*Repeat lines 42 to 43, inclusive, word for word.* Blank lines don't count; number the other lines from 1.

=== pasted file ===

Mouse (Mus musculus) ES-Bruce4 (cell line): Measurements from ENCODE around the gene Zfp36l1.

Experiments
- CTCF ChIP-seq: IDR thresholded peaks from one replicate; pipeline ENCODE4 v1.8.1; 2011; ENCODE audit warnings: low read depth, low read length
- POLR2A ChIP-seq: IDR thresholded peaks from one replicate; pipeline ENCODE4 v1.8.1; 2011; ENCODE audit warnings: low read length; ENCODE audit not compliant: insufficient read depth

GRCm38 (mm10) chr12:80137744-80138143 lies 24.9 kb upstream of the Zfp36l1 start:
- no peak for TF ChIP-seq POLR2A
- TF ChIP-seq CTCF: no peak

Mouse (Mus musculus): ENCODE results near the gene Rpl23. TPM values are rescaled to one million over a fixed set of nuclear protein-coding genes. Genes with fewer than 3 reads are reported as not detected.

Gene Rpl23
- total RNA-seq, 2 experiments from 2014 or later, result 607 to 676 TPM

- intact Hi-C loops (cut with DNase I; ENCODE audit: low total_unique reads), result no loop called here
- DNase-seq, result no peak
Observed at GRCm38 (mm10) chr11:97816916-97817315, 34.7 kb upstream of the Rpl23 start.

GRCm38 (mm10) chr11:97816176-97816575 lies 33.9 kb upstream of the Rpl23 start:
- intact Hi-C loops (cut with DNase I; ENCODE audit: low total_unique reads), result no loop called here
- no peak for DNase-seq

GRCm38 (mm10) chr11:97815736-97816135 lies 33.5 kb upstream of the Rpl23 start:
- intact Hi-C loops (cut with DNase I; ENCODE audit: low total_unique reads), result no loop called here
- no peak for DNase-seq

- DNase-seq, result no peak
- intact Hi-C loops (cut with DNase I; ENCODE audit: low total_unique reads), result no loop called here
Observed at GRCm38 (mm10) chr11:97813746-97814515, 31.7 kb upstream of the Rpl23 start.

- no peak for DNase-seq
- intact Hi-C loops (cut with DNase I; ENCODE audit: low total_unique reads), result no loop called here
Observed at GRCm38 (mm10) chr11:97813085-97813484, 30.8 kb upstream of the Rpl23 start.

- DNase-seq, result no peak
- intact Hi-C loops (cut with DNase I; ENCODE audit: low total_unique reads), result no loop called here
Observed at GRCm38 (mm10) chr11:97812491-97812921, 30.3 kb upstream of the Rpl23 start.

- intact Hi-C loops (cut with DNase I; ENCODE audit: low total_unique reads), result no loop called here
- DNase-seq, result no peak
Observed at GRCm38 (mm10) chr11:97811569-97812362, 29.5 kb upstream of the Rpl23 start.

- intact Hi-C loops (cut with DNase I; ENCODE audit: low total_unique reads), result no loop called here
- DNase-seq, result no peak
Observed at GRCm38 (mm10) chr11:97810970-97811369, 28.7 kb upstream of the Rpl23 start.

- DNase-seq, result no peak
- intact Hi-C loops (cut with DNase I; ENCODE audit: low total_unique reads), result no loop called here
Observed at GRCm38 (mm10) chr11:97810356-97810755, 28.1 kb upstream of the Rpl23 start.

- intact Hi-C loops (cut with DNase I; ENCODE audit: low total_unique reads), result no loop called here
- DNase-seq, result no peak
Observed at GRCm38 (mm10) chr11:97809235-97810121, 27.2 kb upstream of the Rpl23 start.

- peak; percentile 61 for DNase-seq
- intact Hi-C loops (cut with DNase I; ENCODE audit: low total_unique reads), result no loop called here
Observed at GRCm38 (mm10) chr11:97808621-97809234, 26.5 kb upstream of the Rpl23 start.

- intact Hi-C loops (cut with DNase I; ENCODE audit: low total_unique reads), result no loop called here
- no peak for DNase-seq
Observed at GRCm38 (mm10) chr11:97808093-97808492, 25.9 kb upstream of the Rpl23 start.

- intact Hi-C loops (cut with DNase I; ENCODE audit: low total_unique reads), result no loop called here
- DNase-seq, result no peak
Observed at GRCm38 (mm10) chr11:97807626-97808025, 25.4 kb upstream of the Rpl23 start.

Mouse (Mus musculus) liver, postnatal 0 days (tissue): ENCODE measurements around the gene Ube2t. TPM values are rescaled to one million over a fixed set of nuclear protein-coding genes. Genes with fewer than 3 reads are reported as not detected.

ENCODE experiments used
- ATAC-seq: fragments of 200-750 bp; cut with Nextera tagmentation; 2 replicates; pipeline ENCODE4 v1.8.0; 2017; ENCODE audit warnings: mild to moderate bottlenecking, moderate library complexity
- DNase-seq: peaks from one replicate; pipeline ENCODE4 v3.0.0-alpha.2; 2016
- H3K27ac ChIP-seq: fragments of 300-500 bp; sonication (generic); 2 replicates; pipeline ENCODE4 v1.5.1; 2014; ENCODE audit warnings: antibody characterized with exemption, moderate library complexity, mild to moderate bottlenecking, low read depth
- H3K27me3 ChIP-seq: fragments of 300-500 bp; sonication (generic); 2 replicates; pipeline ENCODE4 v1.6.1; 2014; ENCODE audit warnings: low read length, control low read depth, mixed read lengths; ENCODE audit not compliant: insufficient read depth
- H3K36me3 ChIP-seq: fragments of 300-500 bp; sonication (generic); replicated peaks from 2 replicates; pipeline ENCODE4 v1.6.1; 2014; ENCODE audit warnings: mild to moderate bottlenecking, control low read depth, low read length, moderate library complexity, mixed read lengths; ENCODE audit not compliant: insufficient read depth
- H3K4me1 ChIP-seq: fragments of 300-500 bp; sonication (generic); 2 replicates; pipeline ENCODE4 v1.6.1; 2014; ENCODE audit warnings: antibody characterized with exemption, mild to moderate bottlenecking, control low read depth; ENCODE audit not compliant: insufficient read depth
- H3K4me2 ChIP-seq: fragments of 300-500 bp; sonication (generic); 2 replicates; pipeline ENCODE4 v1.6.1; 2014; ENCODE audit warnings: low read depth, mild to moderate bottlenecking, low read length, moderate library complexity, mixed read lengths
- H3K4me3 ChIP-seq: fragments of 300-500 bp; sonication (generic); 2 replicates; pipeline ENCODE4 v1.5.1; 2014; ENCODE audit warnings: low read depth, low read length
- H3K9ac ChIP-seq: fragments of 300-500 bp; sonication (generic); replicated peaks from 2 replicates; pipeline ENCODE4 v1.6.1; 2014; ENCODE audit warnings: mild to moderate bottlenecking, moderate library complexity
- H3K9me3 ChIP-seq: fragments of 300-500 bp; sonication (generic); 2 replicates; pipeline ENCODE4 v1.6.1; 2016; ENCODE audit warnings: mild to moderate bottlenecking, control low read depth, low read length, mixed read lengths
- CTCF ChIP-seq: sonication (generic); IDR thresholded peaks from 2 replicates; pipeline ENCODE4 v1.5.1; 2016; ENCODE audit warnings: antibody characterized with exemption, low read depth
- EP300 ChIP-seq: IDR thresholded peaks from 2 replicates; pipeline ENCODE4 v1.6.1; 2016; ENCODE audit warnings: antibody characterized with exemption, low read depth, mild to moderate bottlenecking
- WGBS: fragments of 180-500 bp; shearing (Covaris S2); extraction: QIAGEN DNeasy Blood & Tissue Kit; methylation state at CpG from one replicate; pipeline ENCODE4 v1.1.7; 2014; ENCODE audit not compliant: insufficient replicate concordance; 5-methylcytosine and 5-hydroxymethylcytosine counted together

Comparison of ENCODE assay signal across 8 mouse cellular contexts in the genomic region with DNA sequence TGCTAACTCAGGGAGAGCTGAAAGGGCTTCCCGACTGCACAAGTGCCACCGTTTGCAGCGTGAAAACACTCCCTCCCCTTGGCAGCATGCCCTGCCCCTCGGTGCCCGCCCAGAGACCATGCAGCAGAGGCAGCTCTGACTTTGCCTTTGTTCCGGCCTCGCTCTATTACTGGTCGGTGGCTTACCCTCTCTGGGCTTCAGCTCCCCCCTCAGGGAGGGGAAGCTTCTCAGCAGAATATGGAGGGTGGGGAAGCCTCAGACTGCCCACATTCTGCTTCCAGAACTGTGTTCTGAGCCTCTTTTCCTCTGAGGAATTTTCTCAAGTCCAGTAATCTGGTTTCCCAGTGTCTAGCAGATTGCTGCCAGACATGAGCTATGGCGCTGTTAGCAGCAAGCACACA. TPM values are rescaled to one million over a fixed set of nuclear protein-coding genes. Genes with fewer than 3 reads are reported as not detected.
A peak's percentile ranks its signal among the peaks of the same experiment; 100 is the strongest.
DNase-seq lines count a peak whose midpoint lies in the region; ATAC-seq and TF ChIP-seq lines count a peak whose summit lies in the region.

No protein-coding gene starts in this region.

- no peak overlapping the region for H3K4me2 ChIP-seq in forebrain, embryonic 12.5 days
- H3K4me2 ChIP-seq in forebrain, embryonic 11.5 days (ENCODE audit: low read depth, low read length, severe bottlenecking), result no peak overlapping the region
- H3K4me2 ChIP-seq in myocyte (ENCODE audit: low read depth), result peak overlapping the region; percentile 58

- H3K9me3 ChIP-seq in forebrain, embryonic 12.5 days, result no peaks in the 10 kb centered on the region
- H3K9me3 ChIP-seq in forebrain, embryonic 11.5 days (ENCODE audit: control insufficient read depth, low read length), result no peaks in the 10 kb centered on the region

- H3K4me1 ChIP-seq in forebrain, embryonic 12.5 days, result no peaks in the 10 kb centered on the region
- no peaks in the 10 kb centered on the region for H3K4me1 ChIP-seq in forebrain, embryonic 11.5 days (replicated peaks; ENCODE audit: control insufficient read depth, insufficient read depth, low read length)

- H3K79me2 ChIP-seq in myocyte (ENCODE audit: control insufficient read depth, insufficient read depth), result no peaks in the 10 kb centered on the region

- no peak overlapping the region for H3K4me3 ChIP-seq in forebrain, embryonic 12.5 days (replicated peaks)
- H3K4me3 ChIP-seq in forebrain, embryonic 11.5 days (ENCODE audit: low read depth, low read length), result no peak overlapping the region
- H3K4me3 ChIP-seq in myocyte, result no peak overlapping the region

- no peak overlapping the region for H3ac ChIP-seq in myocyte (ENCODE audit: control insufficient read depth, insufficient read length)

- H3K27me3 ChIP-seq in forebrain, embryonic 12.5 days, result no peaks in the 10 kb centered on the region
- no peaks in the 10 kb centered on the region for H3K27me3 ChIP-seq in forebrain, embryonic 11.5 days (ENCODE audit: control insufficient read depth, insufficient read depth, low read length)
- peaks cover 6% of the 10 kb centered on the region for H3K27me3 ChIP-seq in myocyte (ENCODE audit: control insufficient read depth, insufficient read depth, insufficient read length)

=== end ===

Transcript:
- intact Hi-C loops (cut with DNase I; ENCODE audit: low total_unique reads), result no loop called here
Observed at GRCm38 (mm10) chr11:97808621-97809234, 26.5 kb upstream of the Rpl23 start.